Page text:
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As a consultant, one the security biggest problems I see is perception: The threats companies think they face are often vastly different than the threats that pose the greatest risk. For example, they hire me to deploy state-of-the-art public key infrastructure (PKI) or an enterprise-wide intrusion detection system when really what they need is better patching.

The fact is most companies face the same threats -- and should be doing their utmost to counteract those risks. Here are the five most common successful cyber attacks.

Cyber attack No. 1: Socially engineered malware

Socially engineered malware, lately often led by data-encrypting ransomware, provides the No. 1 method of attack (not a buffer overflow, misconfiguration or advanced exploit). An end-user is somehow tricked into running a Trojan horse program, often from a website they trust and visit often. The otherwise innocent website is temporarily compromised to deliver malware instead of the normal website coding.

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'Jump boxes' and SAWs improve security, if you set them up right

A jump box is a secure computer that all admins first connect to before launching any administrative task or use as an origination point to connect to other servers or untrusted environments. Over the last few years, with malicious hackers and malware infesting nearly every enterprise network at will, security admins have been looking for a way to decrease the ability of hackers or their malware creations to steal admin credentials and take over an environment and the concept of a traditional “jump box” has morphed into an even more comprehensive and locked-down “secure admin workstation” (or SAW).

A SAW is a computer the admin must originate from before performing any administrative task or connecting to any other administered server or network. Although related, they are used at different points (the SAW is always the first computer). Both can be used to make your environment significantly more secure. You should be using one or both, and if you’re not, you need to get busy.

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All you need to know about the move from SHA-1 to SHA-2

For the past two years, I’ve been busy helping Public Key Infrastructure (PKI) customers prepare for and move to SHA-2, the set of cryptographic hash functions that have succeeded SHA-1. Last year, moving to SHA-2 ahead of the global deadline was a nice-to-do preparatory step. This year, now that the migration deadline has passed, it’s required.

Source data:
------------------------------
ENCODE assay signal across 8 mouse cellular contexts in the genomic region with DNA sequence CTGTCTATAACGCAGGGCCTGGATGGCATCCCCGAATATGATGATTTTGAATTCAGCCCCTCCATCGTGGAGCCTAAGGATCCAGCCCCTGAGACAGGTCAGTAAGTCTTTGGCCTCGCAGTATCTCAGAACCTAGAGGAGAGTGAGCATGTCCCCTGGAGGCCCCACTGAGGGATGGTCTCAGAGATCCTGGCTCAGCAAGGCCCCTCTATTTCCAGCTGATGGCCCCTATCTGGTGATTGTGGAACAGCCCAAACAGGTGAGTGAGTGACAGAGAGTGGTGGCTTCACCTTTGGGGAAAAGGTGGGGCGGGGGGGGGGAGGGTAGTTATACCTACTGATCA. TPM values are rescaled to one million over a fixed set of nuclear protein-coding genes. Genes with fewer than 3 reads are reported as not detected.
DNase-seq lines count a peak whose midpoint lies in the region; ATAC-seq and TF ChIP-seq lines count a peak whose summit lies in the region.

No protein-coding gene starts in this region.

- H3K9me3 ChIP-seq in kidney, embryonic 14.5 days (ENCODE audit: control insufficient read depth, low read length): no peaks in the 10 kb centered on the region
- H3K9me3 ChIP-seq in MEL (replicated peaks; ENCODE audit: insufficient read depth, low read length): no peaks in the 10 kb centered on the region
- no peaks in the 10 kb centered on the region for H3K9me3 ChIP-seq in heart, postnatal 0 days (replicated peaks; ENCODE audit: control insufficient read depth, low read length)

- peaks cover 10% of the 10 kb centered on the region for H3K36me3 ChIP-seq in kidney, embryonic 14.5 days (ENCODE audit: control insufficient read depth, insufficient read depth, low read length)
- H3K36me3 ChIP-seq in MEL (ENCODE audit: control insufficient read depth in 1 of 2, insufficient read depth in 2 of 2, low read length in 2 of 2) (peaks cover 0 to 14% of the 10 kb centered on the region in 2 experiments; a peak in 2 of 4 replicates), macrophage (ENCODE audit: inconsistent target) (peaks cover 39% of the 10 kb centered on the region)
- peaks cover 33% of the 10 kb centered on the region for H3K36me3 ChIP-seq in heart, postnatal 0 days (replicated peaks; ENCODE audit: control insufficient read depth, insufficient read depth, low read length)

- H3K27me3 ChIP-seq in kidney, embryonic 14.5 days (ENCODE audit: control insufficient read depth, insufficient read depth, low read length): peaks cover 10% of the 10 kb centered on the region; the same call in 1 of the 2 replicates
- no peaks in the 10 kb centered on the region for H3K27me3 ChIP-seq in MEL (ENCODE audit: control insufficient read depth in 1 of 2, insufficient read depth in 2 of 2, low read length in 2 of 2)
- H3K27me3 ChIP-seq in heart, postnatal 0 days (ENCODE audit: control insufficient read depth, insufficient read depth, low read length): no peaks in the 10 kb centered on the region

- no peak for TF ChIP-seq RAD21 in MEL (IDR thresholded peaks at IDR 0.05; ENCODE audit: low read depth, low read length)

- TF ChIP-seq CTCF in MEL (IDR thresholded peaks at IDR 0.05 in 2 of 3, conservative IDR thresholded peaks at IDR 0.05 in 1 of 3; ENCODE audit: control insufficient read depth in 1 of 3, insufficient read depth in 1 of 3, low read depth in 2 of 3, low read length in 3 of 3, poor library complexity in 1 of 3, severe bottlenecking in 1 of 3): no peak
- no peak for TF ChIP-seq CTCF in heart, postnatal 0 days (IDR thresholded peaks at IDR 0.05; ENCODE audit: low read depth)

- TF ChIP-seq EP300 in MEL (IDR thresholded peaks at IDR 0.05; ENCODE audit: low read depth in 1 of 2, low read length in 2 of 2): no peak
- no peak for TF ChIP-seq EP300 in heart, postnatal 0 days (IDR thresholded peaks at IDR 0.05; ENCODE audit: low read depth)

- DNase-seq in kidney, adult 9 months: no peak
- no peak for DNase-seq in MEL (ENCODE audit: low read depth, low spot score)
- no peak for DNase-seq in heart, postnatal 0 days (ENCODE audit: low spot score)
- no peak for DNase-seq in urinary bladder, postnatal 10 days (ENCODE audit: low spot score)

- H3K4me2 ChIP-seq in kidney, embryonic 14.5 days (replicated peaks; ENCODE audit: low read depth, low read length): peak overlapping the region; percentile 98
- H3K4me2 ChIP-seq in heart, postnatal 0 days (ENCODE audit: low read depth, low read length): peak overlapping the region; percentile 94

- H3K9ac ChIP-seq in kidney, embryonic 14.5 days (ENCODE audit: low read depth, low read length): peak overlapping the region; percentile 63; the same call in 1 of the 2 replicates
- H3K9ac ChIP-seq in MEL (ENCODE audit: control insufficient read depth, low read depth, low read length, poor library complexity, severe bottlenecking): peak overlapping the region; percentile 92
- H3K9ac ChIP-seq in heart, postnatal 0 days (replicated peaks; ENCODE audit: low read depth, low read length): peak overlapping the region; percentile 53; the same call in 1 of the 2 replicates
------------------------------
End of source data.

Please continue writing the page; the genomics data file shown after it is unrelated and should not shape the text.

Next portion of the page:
Many digital-certificate-consuming devices and applications already display warnings/errors or operationally fail if a digital certificate containing the SHA-1 (or earlier) hash is presented, and pretty soon all of them will. Why the forced change? Because the SHA-1 hash has been shown to suffer such severe cryptographic weaknesses that its days of useful protection are over.

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6 security measures you’ve put off too long

At last count, more than 200,000 victims in 150 countries have been hit with the weaponized WannaCry ransomware worm. In the United Kingdom, the National Health Service was hit hard by the worm, potentially threatening patients’ lives.

Haven’t we had enough? It’s time to stop pretending that lukewarm, poorly executed security measures are really doing something about the problem. Good computer security solutions exist that will absolutely diminish cybercrime. We just have to recognize and apply them.

We should already have been doing this for decades, but the criticality of the internet and the coming IoT era make the need for stronger solutions more urgent than ever. As Bruce Schneier says in my recently released book, “Hacking the Hacker,, IoT represents a tectonic shift in security:

To read this article in full or to leave a comment, please click here

6 security measures you’ve put off too long

At last count, more than 200,000 victims in 150 countries have been hit with the weaponized WannaCry ransomware worm. In the United Kingdom, the National Health Service was hit hard by the worm, potentially threatening patients’ lives.

Haven’t we had enough? It’s time to stop pretending that lukewarm, poorly executed security measures are really doing something about the problem. Good computer security solutions exist that will absolutely diminish cybercrime. We just have to recognize and apply them.

We should already have been doing this for decades, but the criticality of the internet and the coming IoT era make the need for stronger solutions more urgent than ever. As Bruce Schneier says in my recently released book, “Hacking the Hacker,, IoT represents a tectonic shift in security:

To read this article in full or to leave a comment, please click here

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Accurate Computer Solutons LLC. Is a veteran owned and family run business located in Boerne, Texas. We provide computer support and services for Boerne, Bandera, Comfort, Bulverde, Fair Oaks, Spring Branch, San Antonio, and the greater Hill Country area.

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Address : 129 South Main Street, Boerne, Texas 78006--Inside Pixie

Phone : 830-500-2465

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